Ebonics According to Buckwheat

A new furor over Black English provokes some stereotypical thinking

I COULDN'T MAKE UP MY MIND ABOUT THE OAKLAND, California, school board's decision last month to certify Ebonics as an official language for black folks, so I decided to consult the experts. I put in a call to the Home for Retired Racial Stereotypes in a black section of Hollywood. The Kingfish answered. "Holy mack'rul dere, Andy somebody wants to talk 'bout dis 'ere Ebonics. Could you or Tonto tell Buckwheat come to da phone? He de resident l expert."

"Here I is," squeaked the famous Our Gang character a few moments later, before dropping into a baritone so deep I thought it was James Earl Jones. "Farina, Stymie and I only spoke that way in the movies because white people wrote the scripts," Buckwheat explained. "Our parents and teachers would never let us get away with speaking anything but proper English when we weren't working. The Kingfish usually speaks properly too, but he's hoping that since Black English is back in vogue, he can make a comeback."

Trying to conceal my amazement, I asked what Buckwheat thought of Ebonics. "In my opinion," he replied, "the entire controversy could have been avoided easily if the Oakland school board knew how to speak better English. They had the right idea, after all. It makes perfect sense to help teachers understand that youngsters from underclass neighborhoods speak differently from other Americans and that their distinctive speech patterns don't mean the kids are stupid." He continued, "In fact, school systems in California and other states have been using this idea since the 1970s, when some scholars concluded that Black English is a distinct language with its own grammatical rules. Since more than half the black students in Oakland drop out before they finish high school, officials have to do something. If you can't hook them on phonics, it's certainly worth trying to hook them on Ebonics."

He paused briefly to gather his thoughts. "But that common-sense message got lost because the school board wrapped it up in so much Afrocentric jargon and educationspeak that people thought the board was trying to dumb down the curriculum by teaching bad grammar and syntax. There was enough mangled phraseology in its resolution to make 16 episodes of Martin. But wait, let me get the Kingfish in on this. He's an expert on malapropisms."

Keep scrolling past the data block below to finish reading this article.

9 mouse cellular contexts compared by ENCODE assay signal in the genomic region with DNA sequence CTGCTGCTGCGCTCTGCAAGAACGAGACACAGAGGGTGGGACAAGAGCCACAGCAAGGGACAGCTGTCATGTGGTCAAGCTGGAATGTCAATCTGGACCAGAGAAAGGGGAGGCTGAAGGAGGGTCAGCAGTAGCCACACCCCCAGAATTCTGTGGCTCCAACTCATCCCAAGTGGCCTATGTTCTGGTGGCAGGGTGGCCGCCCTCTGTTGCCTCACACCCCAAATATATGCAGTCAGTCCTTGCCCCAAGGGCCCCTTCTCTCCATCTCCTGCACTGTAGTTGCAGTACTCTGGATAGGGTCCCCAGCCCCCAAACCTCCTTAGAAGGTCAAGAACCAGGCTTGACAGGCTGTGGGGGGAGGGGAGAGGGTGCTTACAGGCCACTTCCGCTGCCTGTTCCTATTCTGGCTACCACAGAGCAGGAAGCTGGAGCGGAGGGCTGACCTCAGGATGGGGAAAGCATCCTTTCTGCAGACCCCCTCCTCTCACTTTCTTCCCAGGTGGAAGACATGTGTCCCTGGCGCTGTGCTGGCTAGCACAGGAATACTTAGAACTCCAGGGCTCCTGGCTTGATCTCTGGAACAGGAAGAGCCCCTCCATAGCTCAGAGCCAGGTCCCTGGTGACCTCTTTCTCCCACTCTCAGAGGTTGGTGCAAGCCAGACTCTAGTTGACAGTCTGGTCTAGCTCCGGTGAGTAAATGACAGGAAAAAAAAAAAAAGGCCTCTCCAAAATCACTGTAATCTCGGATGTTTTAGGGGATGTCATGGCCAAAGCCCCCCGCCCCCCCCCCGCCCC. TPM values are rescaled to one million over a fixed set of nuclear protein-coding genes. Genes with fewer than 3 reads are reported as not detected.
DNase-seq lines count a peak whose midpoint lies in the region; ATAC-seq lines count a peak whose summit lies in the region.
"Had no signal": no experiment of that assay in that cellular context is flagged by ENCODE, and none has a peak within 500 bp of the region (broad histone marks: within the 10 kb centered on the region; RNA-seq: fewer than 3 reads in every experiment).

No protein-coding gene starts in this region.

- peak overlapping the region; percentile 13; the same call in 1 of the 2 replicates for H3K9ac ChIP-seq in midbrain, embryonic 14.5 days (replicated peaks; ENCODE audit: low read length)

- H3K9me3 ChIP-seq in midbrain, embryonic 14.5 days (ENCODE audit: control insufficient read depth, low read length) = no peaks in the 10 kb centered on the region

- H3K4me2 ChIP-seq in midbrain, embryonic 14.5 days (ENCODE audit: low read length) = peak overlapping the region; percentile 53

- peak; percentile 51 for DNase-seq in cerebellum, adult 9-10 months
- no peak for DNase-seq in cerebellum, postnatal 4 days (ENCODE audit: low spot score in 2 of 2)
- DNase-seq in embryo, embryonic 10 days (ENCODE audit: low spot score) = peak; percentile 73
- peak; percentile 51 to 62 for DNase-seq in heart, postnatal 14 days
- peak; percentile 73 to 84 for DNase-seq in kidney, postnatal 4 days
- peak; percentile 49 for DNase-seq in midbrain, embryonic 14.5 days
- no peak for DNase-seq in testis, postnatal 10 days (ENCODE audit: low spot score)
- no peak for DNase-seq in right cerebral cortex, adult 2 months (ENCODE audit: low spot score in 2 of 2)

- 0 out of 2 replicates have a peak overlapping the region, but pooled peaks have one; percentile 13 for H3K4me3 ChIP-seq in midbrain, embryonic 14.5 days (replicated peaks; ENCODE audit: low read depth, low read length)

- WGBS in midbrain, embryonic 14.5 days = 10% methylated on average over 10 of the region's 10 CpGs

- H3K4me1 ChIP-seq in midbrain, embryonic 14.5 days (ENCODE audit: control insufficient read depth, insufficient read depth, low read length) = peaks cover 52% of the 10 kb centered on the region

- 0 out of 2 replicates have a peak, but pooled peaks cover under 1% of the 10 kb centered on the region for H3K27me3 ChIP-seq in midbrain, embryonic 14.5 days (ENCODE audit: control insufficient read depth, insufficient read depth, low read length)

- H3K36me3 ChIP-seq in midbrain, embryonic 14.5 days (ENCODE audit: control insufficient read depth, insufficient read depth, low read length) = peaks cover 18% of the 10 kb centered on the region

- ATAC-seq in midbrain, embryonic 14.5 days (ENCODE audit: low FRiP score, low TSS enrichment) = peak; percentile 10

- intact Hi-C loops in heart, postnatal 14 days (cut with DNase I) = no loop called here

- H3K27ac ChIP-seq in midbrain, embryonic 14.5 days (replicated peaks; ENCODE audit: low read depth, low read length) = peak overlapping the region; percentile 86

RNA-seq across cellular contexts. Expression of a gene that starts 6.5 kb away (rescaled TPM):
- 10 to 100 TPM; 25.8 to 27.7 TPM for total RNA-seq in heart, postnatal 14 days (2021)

The Kingfish came back on the line. "Dat's right Brother White. When I perused the resolution from de school board, I thought somebody had made a typgirraffical error. Take dis 'ere sentence, which I quotes verbitim: 'Studies have also demonstrated that African Language Systems are genetically based and not a dialect of English.' Up on Lennox Avenue, dat means dat black children can't speak properly because of dere heredity. It sound like one of my schemes for trickin' Andy out of his money."

"Quite so," Buckwheat chimed in. "Why would anyone throw around highfalutin' phrases like 'Pan African Communications Behaviors' unless they were trying to bamboozle the government into financing a bilingual education program for ghetto kids?"

"But somebody done peeped dere hole card," said the Kingfish. "The Clinton Administration said no way dey would fund a bilingual Ebonics program, and Maya Angelou and Jesse Jackson got all bent out of shape too. So the school board issued a statement sayin' dey wasn't settin' up a bilingual program, jist trying to ' he'p the kids learn standard English. But den dey puts in a paragirraffe dat convinced me dat the school board needs some he'p with its own English." He read, "'In the clause African Language Systems are genetically based and not a dialect of English, the term genetically based is used according to the standard dictionary definition of has its origins in. It is not used to refer to human biology.' Say what? Next thing you know, dese folks be claimin' your IQ goes up if you has more melanin."

"You're right, but don't paint all Afrocentrics with the same brush," Buckwheat cautioned. "Some of them make the sensible point that black speech patterns are, to a degree, influenced by our African roots. That never stopped orators like Frederick Douglas, Martin Luther King Jr. and even some of the young rappers from speaking English far better than most white folks do. And don't forget that American English has been enriched by words with African origins, like gumbo, banjo, zombie and jazz. " "Dis 'ere fuss reminds me of one of dose words," said Kingfish. "Mumbo jumbo."

Jack E. White

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Source: Time, January 13, 1997